In the day-to-day practice of a criminal defense attorney, it is common to hear relatives of a client confide that our client is intellectually below average. They may tell us he or she never got good grades or dropped out of school because it was too tough.
The client may also explain to us that the police report is wrong in some important way because “only a stupid person would do that, “or” I would never do that – that would be dumb.”
In evaluating such cases, it is important to distinguish between lacking capacity and being intellectually disabled. Under Penal Code § 25, the defense of “diminished capacity” was abolished, meaning evidence of a defendant’s “intoxication, trauma, mental illness, disease or defect shall not be admissible to show or negate capacity to form a particular purpose, intent, motive, malice a forethought, knowledge or other mental state required for the commission of the crime charged.”
The reasoning behind such a broad prohibition seems clear: it would give those with certain conditions extra rights, at least arguably. In addition, allowing evidence of, for example, mental illness into court could open the door to expert witnesses who could turn each trial into a psychology trial.
Insanity remains a defense, but the accused, to establish this, must prove by a preponderance of the evidence that the accused was incapable of “knowing or understanding the nature and quality of his or her act and of distinguishing right from wrong at the time of the commission of the offense.”
Intellectual disability is not a defense to the commission of a crime, but it can be a legal bar to certain types of punishment. What we find is that this issue is often taken into account in plea bargaining and sentencing only.
If the intellectual disability is so extreme it can be a bar to imposition of a death sentence, as the following case summary illustrates, under federal law as a form of cruel and unusual punishment. While the following case is not from California, the applicable federal law would govern cases in California on a federal habeas writ.
In 1982, an Arizona state court jury convicted Robert Smith of kidnapping, sexual assault and murder. He was then sentenced to death.
Twenty years later, in 2002, Smith was still alive. In 2002, the U.S. Supreme Court decided Atkins v. Virginia
(2002) 536 U.S. 304, holding that the execution of intellectually disabled criminals constitutes “cruel and unusual punishment” prohibited by the Eighth Amendment. For Smith to show Atkins applied to his case to vacate his death sentence, he had to show that at the time he committed his crimes in 1980 or when his trial proceeded, he was mentally disabled.
The Arizona trial court that handled his case in 2007 reopened discovery and held a two-day evidence hearing to address this issue. Dr. Thomas Thompson, a neuropsychologist and prescribing psychologist selected by Smith, testified. Dr. Thompson gave the opinion that when Smith committed the crime, there is a high probability that he was then intellectually disabled.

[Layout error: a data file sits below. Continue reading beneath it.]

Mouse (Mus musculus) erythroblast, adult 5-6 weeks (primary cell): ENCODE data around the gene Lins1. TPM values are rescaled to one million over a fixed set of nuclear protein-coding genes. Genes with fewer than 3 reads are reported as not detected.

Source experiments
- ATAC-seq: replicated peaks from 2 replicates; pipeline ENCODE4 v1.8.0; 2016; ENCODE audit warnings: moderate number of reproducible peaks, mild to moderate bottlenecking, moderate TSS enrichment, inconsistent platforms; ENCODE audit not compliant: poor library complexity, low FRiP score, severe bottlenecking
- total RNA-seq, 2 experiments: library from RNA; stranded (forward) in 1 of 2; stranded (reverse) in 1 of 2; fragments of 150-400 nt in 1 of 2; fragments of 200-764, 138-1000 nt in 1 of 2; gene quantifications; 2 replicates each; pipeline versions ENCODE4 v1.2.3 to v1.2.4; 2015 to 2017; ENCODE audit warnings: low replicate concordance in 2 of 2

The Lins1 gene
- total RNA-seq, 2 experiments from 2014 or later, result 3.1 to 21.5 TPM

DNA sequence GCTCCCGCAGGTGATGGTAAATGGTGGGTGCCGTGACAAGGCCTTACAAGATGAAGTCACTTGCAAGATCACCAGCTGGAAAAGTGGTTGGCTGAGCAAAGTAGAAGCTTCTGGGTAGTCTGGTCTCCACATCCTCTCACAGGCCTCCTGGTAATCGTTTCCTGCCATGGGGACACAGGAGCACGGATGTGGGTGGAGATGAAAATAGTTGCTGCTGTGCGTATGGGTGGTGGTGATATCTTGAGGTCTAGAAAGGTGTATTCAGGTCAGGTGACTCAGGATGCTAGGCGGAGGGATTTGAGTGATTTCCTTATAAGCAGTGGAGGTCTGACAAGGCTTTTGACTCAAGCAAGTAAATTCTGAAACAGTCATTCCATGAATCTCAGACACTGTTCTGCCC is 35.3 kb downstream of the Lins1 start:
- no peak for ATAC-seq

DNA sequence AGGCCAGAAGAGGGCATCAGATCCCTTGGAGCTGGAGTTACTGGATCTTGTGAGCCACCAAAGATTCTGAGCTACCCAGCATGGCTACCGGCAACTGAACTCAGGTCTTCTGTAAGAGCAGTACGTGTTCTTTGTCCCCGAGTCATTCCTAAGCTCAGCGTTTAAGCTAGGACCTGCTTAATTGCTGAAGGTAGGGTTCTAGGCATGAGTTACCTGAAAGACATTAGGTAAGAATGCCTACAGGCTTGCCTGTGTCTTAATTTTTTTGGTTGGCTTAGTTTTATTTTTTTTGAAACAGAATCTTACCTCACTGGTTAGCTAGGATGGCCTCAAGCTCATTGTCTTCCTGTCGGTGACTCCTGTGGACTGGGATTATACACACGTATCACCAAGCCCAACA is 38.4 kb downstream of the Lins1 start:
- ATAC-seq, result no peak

The judge also heard the testimony of Dr. Sergio Martinez, a psychologist selected by the prosecution. He said there was a high degree of probability that Smith was not intellectually disabled in 1980, when the crimes were committed.
The trial court judge ruled that the evidence did not preclude Smith’s execution. Smith then appealed to the Arizona Court of Appeals, which denied Smith’s appeal. Smith then appealed to the Arizona Supreme Court, which also denied Smiths petition for review.
Smith then appealed to the U.S. Court of Appeals for the Ninth Circuit, which remanded the case back to the district court for review of Smith’s claim under Atkins v. Virginia
. The district court denied the claim and Smith appealed up to the Ninth Circuit again, on the limited issue of his Atkins claim for being intellectually disabled and thus, his death sentence was unconstitutional.
The Ninth Circuit, in Robert Douglas Smith v. Dora B. Schriro
, (the warden), at 2016 DJDAR 1226, granted the appeal, finding the sentence of death was unconstitutional because Smith was intellectually disabled at the time. It found that the trial court was wrong and remanded to the trial court resentence Smith to life in prison instead.
As the reasoning behind the decision was quite complex, this article will not trace it for the reader. However, the main message of this article remains: a defense of most common mental conditions is ineffective as a bar to liability, but intellectual disability can be for certain types of punishment such as a death sentence.
For more information about mental capacity, please click on the following articles:
- Seventeen Year Old May Be Charged As an Adult with Federal Second Degree Murder Based on Lay Testimony That He Had Average Intelligence and Maturity
- Court May Not Involuntarily Commit a Mentally Retarded Person without a Showing That Violence Is Related to Retardation
- A Juvenile Court May Not Automatically Transfer Case to Adult Criminal Court without a Hearing